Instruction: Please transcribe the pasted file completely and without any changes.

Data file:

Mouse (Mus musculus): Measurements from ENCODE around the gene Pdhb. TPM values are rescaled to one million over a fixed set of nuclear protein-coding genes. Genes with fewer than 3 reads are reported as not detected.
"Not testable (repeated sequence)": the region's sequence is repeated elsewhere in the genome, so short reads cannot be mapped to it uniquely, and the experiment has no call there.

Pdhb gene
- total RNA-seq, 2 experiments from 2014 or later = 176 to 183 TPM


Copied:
Mouse (Mus musculus): Measurements from ENCODE around the gene Pdhb. TPM values are rescaled to one million over a fixed set of nuclear protein-coding genes. Genes with fewer than 3 reads are reported as not detected.
"Not testable (repeated sequence)": the region's sequence is repeated elsewhere in the genome, so short reads cannot be mapped to it uniquely, and the experiment has no call there.

Pdhb gene
- total RNA-seq, 2 experiments from 2014 or later = 176 to 183 TPM